- Resource Rodeo connects farmers with financial aid and legal services in Eastern NC (June 2013)
- Resource Rodeo for Farmers on September 30 & Oct 7, 2103
- Farmer Resource Rodeo Workshop Held at CFSA Conference
Resourceful Farmer Workshop (June 2015) Do you have a plan for managing risk on your farm? Join RAFI staff members in discussing crucial farm risk management issues and develop a plan for better addressing risk on your farm.
- Fact Sheets, “Revised & Updated: The Farmer’s Guide to Agricultural Credit”
- “Revised & Updated: The Farmer’s Guide to Agricultural Credit”
- “Managing Specialty Crop Risk in North Carolina” Report, 2013
- “Disaster Programs and the Changing Face of Agriculture in North Carolina”, 2007
- RAFI Testimony to the House Agriculture Committee, 2007
- “The Farmer’s Guide to Agricultural Credit”
- “The Farmer’s Guide to the Development of New Farm Enterprises”
Recent Articles on Crop Insurance from the RAFI Blog:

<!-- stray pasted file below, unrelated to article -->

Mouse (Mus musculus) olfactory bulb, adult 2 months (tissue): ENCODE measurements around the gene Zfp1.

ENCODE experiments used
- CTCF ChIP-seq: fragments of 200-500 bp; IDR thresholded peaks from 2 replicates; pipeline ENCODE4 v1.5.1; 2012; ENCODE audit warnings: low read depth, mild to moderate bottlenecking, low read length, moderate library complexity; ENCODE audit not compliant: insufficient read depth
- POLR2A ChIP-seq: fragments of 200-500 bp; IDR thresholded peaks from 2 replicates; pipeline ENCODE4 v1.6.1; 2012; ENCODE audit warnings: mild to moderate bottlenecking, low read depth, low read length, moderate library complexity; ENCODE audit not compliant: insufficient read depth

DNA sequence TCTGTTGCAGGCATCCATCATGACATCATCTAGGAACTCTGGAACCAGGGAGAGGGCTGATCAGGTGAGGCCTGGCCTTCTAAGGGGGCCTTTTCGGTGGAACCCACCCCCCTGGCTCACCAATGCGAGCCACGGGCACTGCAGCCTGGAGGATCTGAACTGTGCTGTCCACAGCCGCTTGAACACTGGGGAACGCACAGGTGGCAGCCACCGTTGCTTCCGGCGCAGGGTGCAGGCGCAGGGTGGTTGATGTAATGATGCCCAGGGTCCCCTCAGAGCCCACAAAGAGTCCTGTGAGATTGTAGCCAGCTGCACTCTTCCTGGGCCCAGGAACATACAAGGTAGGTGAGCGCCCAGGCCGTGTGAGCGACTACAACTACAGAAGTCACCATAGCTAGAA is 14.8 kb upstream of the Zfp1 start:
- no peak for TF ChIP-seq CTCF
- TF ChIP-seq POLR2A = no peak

- Farmers, Apply for Crop Insurance by Feb 28th! (2/17/2017) - Deadlines are quickly approaching for 2017 specialty crop insurance coverage. Make sure you have all the resources you need to be eligible by Feb 28th!
- Hurricane Matthew: Disaster Assistance for Farms (10/6/2016) - As Hurricane Matthew bears down on the coast of Florida and the Southeastern US, our thoughts are to everyone bracing for the storm. Here are some important disaster assistance resources that farmers should familiarize themselves with as soon as possible.
- Fact sheet: Crop Insurance for Organic Farming Practices (3/6/2016) - Organic farming has become one of the fastest growing segments of U.S. agriculture. USDA’s Risk Management Agency (RMA) recognizes organic farming practices as good farming practices and continues to move forward in improving crop insurance coverage for organic producers and producers transitioning to organic production to make viable and effective risk management options available. In general, regulations governing the insurability of organic and transitional practices are the same as for conventional practices.